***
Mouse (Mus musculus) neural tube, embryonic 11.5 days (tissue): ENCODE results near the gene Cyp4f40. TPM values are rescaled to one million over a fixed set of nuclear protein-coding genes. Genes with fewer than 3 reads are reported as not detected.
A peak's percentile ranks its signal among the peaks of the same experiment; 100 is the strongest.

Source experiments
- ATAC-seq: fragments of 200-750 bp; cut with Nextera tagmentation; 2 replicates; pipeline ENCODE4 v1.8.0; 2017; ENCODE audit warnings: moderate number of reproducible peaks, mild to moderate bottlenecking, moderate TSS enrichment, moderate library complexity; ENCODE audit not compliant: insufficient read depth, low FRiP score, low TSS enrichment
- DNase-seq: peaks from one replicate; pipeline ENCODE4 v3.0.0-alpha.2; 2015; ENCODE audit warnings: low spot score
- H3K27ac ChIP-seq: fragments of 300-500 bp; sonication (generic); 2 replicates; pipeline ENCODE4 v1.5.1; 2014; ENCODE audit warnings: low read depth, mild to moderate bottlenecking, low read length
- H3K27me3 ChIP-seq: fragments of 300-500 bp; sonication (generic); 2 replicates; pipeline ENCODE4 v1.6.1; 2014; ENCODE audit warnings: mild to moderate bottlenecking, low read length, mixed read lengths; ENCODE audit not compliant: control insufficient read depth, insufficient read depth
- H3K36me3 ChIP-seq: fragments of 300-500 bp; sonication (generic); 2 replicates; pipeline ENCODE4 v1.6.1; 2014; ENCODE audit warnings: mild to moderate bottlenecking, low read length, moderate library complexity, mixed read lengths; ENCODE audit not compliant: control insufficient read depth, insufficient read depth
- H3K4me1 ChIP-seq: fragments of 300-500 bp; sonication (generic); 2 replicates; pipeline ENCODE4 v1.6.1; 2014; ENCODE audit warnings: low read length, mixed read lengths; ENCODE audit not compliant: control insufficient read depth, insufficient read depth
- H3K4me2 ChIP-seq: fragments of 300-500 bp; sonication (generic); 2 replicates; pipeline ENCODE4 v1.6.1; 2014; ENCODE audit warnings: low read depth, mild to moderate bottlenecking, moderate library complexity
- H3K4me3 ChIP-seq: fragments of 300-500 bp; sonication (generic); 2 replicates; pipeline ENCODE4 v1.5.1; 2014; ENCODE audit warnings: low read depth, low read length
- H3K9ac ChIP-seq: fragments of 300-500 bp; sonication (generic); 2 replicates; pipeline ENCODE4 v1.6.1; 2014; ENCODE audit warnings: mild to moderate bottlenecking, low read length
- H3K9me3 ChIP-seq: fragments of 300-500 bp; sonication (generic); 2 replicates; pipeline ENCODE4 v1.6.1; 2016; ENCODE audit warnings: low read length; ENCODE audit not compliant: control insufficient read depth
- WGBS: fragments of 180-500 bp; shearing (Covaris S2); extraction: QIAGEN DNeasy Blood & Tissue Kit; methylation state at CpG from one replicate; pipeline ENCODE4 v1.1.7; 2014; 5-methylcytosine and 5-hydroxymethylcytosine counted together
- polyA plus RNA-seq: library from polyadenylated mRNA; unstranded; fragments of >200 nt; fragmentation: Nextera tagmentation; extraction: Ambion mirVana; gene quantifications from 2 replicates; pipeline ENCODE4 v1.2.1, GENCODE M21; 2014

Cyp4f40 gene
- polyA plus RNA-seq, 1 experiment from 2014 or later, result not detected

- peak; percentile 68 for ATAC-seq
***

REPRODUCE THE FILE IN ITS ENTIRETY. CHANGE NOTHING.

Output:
Mouse (Mus musculus) neural tube, embryonic 11.5 days (tissue): ENCODE results near the gene Cyp4f40. TPM values are rescaled to one million over a fixed set of nuclear protein-coding genes. Genes with fewer than 3 reads are reported as not detected.
A peak's percentile ranks its signal among the peaks of the same experiment; 100 is the strongest.

Source experiments
- ATAC-seq: fragments of 200-750 bp; cut with Nextera tagmentation; 2 replicates; pipeline ENCODE4 v1.8.0; 2017; ENCODE audit warnings: moderate number of reproducible peaks, mild to moderate bottlenecking, moderate TSS enrichment, moderate library complexity; ENCODE audit not compliant: insufficient read depth, low FRiP score, low TSS enrichment
- DNase-seq: peaks from one replicate; pipeline ENCODE4 v3.0.0-alpha.2; 2015; ENCODE audit warnings: low spot score
- H3K27ac ChIP-seq: fragments of 300-500 bp; sonication (generic); 2 replicates; pipeline ENCODE4 v1.5.1; 2014; ENCODE audit warnings: low read depth, mild to moderate bottlenecking, low read length
- H3K27me3 ChIP-seq: fragments of 300-500 bp; sonication (generic); 2 replicates; pipeline ENCODE4 v1.6.1; 2014; ENCODE audit warnings: mild to moderate bottlenecking, low read length, mixed read lengths; ENCODE audit not compliant: control insufficient read depth, insufficient read depth
- H3K36me3 ChIP-seq: fragments of 300-500 bp; sonication (generic); 2 replicates; pipeline ENCODE4 v1.6.1; 2014; ENCODE audit warnings: mild to moderate bottlenecking, low read length, moderate library complexity, mixed read lengths; ENCODE audit not compliant: control insufficient read depth, insufficient read depth
- H3K4me1 ChIP-seq: fragments of 300-500 bp; sonication (generic); 2 replicates; pipeline ENCODE4 v1.6.1; 2014; ENCODE audit warnings: low read length, mixed read lengths; ENCODE audit not compliant: control insufficient read depth, insufficient read depth
- H3K4me2 ChIP-seq: fragments of 300-500 bp; sonication (generic); 2 replicates; pipeline ENCODE4 v1.6.1; 2014; ENCODE audit warnings: low read depth, mild to moderate bottlenecking, moderate library complexity
- H3K4me3 ChIP-seq: fragments of 300-500 bp; sonication (generic); 2 replicates; pipeline ENCODE4 v1.5.1; 2014; ENCODE audit warnings: low read depth, low read length
- H3K9ac ChIP-seq: fragments of 300-500 bp; sonication (generic); 2 replicates; pipeline ENCODE4 v1.6.1; 2014; ENCODE audit warnings: mild to moderate bottlenecking, low read length
- H3K9me3 ChIP-seq: fragments of 300-500 bp; sonication (generic); 2 replicates; pipeline ENCODE4 v1.6.1; 2016; ENCODE audit warnings: low read length; ENCODE audit not compliant: control insufficient read depth
- WGBS: fragments of 180-500 bp; shearing (Covaris S2); extraction: QIAGEN DNeasy Blood & Tissue Kit; methylation state at CpG from one replicate; pipeline ENCODE4 v1.1.7; 2014; 5-methylcytosine and 5-hydroxymethylcytosine counted together
- polyA plus RNA-seq: library from polyadenylated mRNA; unstranded; fragments of >200 nt; fragmentation: Nextera tagmentation; extraction: Ambion mirVana; gene quantifications from 2 replicates; pipeline ENCODE4 v1.2.1, GENCODE M21; 2014

Cyp4f40 gene
- polyA plus RNA-seq, 1 experiment from 2014 or later, result not detected

- peak; percentile 68 for ATAC-seq